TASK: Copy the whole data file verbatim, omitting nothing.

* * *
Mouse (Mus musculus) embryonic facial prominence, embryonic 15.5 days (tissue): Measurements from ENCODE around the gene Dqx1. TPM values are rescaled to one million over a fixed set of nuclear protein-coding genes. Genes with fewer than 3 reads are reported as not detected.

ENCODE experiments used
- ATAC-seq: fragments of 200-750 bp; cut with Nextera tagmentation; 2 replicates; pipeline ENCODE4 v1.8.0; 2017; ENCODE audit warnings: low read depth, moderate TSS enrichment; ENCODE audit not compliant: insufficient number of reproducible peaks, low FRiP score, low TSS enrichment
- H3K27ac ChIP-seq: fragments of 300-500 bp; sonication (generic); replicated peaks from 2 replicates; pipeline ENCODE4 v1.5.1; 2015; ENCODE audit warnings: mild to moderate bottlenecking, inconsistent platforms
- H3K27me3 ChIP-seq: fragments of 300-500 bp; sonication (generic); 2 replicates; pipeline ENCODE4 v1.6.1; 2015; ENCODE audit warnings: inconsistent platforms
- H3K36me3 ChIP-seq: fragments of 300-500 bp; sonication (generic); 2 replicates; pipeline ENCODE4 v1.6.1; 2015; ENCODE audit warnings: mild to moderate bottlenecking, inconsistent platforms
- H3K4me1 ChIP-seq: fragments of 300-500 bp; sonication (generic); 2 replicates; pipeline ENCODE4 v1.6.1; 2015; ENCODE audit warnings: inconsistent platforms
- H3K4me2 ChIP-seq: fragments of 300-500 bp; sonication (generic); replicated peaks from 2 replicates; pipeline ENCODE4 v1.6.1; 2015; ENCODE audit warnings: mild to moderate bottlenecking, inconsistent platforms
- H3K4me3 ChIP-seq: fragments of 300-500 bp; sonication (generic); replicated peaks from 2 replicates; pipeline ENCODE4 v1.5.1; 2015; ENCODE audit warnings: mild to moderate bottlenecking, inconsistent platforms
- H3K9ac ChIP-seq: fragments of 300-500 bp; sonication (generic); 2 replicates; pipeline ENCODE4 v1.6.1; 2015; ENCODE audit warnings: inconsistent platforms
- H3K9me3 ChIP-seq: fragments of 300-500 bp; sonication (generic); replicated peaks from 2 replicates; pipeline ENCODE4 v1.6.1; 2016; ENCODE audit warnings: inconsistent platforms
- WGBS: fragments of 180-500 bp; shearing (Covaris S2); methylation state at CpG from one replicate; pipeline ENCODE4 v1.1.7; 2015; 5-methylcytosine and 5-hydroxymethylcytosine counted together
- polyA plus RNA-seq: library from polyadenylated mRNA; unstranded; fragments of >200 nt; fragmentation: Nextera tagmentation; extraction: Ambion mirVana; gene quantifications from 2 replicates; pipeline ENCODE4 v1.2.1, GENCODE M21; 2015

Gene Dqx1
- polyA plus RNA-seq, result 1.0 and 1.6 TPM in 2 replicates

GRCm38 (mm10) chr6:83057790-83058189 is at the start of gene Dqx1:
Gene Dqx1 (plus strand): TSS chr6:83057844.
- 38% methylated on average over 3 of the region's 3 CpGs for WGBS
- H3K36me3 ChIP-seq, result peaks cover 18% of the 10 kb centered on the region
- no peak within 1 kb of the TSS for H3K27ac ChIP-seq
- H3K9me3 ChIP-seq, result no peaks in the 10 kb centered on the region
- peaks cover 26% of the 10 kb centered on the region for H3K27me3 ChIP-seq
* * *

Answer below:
Mouse (Mus musculus) embryonic facial prominence, embryonic 15.5 days (tissue): Measurements from ENCODE around the gene Dqx1. TPM values are rescaled to one million over a fixed set of nuclear protein-coding genes. Genes with fewer than 3 reads are reported as not detected.

ENCODE experiments used
- ATAC-seq: fragments of 200-750 bp; cut with Nextera tagmentation; 2 replicates; pipeline ENCODE4 v1.8.0; 2017; ENCODE audit warnings: low read depth, moderate TSS enrichment; ENCODE audit not compliant: insufficient number of reproducible peaks, low FRiP score, low TSS enrichment
- H3K27ac ChIP-seq: fragments of 300-500 bp; sonication (generic); replicated peaks from 2 replicates; pipeline ENCODE4 v1.5.1; 2015; ENCODE audit warnings: mild to moderate bottlenecking, inconsistent platforms
- H3K27me3 ChIP-seq: fragments of 300-500 bp; sonication (generic); 2 replicates; pipeline ENCODE4 v1.6.1; 2015; ENCODE audit warnings: inconsistent platforms
- H3K36me3 ChIP-seq: fragments of 300-500 bp; sonication (generic); 2 replicates; pipeline ENCODE4 v1.6.1; 2015; ENCODE audit warnings: mild to moderate bottlenecking, inconsistent platforms
- H3K4me1 ChIP-seq: fragments of 300-500 bp; sonication (generic); 2 replicates; pipeline ENCODE4 v1.6.1; 2015; ENCODE audit warnings: inconsistent platforms
- H3K4me2 ChIP-seq: fragments of 300-500 bp; sonication (generic); replicated peaks from 2 replicates; pipeline ENCODE4 v1.6.1; 2015; ENCODE audit warnings: mild to moderate bottlenecking, inconsistent platforms
- H3K4me3 ChIP-seq: fragments of 300-500 bp; sonication (generic); replicated peaks from 2 replicates; pipeline ENCODE4 v1.5.1; 2015; ENCODE audit warnings: mild to moderate bottlenecking, inconsistent platforms
- H3K9ac ChIP-seq: fragments of 300-500 bp; sonication (generic); 2 replicates; pipeline ENCODE4 v1.6.1; 2015; ENCODE audit warnings: inconsistent platforms
- H3K9me3 ChIP-seq: fragments of 300-500 bp; sonication (generic); replicated peaks from 2 replicates; pipeline ENCODE4 v1.6.1; 2016; ENCODE audit warnings: inconsistent platforms
- WGBS: fragments of 180-500 bp; shearing (Covaris S2); methylation state at CpG from one replicate; pipeline ENCODE4 v1.1.7; 2015; 5-methylcytosine and 5-hydroxymethylcytosine counted together
- polyA plus RNA-seq: library from polyadenylated mRNA; unstranded; fragments of >200 nt; fragmentation: Nextera tagmentation; extraction: Ambion mirVana; gene quantifications from 2 replicates; pipeline ENCODE4 v1.2.1, GENCODE M21; 2015

Gene Dqx1
- polyA plus RNA-seq, result 1.0 and 1.6 TPM in 2 replicates

GRCm38 (mm10) chr6:83057790-83058189 is at the start of gene Dqx1:
Gene Dqx1 (plus strand): TSS chr6:83057844.
- 38% methylated on average over 3 of the region's 3 CpGs for WGBS
- H3K36me3 ChIP-seq, result peaks cover 18% of the 10 kb centered on the region
- no peak within 1 kb of the TSS for H3K27ac ChIP-seq
- H3K9me3 ChIP-seq, result no peaks in the 10 kb centered on the region
- peaks cover 26% of the 10 kb centered on the region for H3K27me3 ChIP-seq